Toxicity, Fear, and Feminism

If feminist space is indeed an actual space, an intentional community in which we create projects, have conversations and have connections. The way in which we behave, and interact has repercussions. While I am an activist in what some might lovingly refer to as ‘the real world’ or ‘meatspace’ online feminist space (listserves, livejournal, twitter) has had a real effect upon me. My closest friends were met online, projects that I love and hold deal were birthed through online interactions (and allowed for collaborations across states and time zones) and I have learned more through the more accessible (and immediate) resources of feminist writing online than my years of gender studies through night school.


There is real toxicity in some places. After all TERFs (trans exclusionary feminists) have been on the internet attempting to sabotage the lives of trans women for merely existing and speaking to the harm that trans exclusionary actions (within and without feminism) have. Another example would be the way in which Hugo Schwyzer was given a platform (a horrible one at that) on numerous feminist spaces and targeted WOC in an attempt to silence their critiques.  She didn’t talk about the long history of WOC’s concerns of racism within feminism being dismissed online (a quick Google search I found posts about feminism and racism here, here, here and here).


Rather than focus on the toxicity of oppression, Michelle Goldberg decided to focus on the feelings of primarily white feminists when confronted with critique. Full disclosure: I own both of Ms. Goldberg’s books on reproductive rights issues. I’ve cited them in my class work, leant them to friends, and have enjoyed her writing. I had stopped following her on twitter a while ago when I found some of her articles were lacking a rigorous analysis that I had thought her more in depth writing had (specifically her wish on giving ‘Lean In’ a pass. I though had chocked up our different analysis to my being a pretty strict ‘capitalism causes a majority of our problems’ kind of feminist that has little patience for a movement invested in helping a few ladies get to the 1%. I follow (on twitter)  @karynthia , @DrJaneChi ) two of the people focused, and critiqued in the article (which I will not be linking – I don’t want to add to the page counts – internet currency as it were).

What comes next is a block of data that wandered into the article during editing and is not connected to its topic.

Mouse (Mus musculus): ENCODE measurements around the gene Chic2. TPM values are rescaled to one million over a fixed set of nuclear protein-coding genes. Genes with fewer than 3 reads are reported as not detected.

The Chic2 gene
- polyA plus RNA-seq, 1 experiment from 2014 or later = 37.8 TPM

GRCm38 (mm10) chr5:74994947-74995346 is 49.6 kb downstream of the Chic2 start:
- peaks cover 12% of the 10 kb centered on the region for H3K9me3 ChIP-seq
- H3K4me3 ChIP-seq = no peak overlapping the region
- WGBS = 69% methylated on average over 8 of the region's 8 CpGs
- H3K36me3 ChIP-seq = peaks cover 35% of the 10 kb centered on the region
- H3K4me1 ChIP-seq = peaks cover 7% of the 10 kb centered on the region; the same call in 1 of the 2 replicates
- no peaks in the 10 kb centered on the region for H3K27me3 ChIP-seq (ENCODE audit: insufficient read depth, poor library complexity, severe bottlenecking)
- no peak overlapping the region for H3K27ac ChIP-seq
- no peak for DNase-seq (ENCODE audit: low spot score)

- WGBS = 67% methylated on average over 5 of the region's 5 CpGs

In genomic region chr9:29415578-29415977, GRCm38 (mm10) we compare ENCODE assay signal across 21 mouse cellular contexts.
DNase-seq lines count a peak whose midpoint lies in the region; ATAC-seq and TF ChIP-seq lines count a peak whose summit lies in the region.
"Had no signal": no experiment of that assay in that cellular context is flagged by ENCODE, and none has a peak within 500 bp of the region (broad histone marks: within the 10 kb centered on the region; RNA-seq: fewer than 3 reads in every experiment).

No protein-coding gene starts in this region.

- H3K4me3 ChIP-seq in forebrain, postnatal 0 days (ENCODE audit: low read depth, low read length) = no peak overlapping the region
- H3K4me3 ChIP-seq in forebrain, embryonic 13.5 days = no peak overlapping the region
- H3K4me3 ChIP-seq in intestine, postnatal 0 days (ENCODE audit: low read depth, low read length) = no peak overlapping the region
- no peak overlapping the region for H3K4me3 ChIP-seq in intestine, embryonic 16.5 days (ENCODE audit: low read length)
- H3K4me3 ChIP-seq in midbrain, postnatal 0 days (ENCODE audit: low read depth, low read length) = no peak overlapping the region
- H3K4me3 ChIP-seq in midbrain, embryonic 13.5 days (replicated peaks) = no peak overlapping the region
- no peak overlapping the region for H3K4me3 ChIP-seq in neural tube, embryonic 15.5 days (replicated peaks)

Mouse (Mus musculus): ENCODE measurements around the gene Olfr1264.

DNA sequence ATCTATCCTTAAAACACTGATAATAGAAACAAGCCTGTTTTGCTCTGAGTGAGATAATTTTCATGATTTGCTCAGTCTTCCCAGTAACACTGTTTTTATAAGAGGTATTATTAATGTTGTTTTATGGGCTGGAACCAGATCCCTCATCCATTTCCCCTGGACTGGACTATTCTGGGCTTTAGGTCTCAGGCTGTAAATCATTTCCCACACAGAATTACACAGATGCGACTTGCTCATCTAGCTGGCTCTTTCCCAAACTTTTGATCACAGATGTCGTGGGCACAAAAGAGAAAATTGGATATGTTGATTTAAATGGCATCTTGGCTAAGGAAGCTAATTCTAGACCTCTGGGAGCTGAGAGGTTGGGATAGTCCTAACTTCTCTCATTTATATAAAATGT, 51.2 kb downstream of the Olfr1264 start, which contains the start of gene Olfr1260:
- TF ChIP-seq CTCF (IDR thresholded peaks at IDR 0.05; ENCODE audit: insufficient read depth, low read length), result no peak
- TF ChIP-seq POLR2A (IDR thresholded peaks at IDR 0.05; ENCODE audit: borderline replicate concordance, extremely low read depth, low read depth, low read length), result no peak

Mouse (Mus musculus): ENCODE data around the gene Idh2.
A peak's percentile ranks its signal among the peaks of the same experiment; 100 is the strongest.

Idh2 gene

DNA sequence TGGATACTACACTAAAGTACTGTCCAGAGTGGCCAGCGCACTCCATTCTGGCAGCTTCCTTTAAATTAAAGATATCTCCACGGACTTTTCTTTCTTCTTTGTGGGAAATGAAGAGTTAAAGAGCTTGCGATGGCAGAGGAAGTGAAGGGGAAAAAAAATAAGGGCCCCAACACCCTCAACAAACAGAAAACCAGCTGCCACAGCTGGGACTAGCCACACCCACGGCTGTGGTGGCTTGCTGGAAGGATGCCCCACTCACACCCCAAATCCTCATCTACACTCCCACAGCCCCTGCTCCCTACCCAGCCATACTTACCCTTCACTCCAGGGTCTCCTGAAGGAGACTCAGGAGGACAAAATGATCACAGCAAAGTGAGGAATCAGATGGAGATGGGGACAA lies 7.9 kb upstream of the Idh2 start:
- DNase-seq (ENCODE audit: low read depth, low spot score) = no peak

To be blunt, if a pundit was arguing ‘but what about the feelings of men when you tell exactly how sexism hurts’ I don’t think Ms. Goldberg would be as delicate. I think if male journalists complained that they feared writing at all just in case some woman claimed offense that it would be a score against feminism. The difference is only in where the power dynamics lie. Because this feminist space has provided some paying gigs, TV talking head time, and a sense of authority (in greater number to white women) there is an investment in holding onto that space. Flavia Dzodan outlined this pretty clearly the day before on her blog.


I don’t want to argue about the validity of feelings. At the end of the day what really matters is in what ways we are perpetuating or ending oppression. We don’t need the conversation re-focused to how to make someone feel more comfortable in their fucking up. Yes you are allowed to make mistakes (we all do!) but once the mistake is made – what are you going to focus on? How you feel in that moment, or how to stop fucking up? If someone is curt when they are telling me I am fucking up – they are still spending their time (and resources) to educate me about how I am oppressing them. Again, they are spending their resources (already more limited than mine because of systematic oppression) to teach me. That is a fucking gift.

I don’t think it is bad for anyone to pause before posting out of fear of enforcing a kind of ism. Even this writing – off of the cuff starting at 6 a.m. went through some revisions, some contemplation about inclusion, and language choice. I am sure it isn’t perfect, and if critiques come I’ll read them and take them to heart. If ‘feminism is for everyone’ we can’t just have the same 15 posts about white cis lady experiences. And if a white cis lady is writing about her experiences and is treating them as something universal rather than also situated in her relative privileges the critique must come.

Its vital read the tweets of: @andrea366 , @graceishuman@suey_park , @scATX , @ChiefElk and @redlightvoices (to just name a few) who have on twitter provided excellent critique of the article, feminism and society in general.

Roe V Wade

Normally I spend the anniversary of Roe v Wade decision volunteering at a clinic and organizing a fundraising event. This year I stepped back because of other commitments I have going on. For a moment I felt a pang of not being ‘in the mix’ of the protestors downtown – but as I crawled back in bed with a vicious head cold (not a planned commitment)I reminded myself that it is the sustained efforts of the abortion rights movement that is important.
But it is important today to speak to how a Supreme Court decision has shaped our lives. I grew up in a post-Roe nation. As a member of Gen X I had decent sex-ed provided by my school while my home didn’t so much address humans sexuality. When I started dating an aunt handed me a copy of “Our Bodies Ourselves” and my mom added by shouting into my room “I’m not raising any grandkids”
I first understood abortion as a personal rights issue when my friend Sandy* called on a Saturday when were 14 or 15. Her mom was out of town, and her stepdad was freaking out: screaming at her & throwing things because of an abortion she had scheduled for the following week. She need a place to stay and asked if she could come over . She hadn’t mentioned the pregnancy before then, or any issues with the boyfriend, which weren’t details she was obligated to share with anyone. After conferring with my mom Sandy came over and stayed until her Mom returned.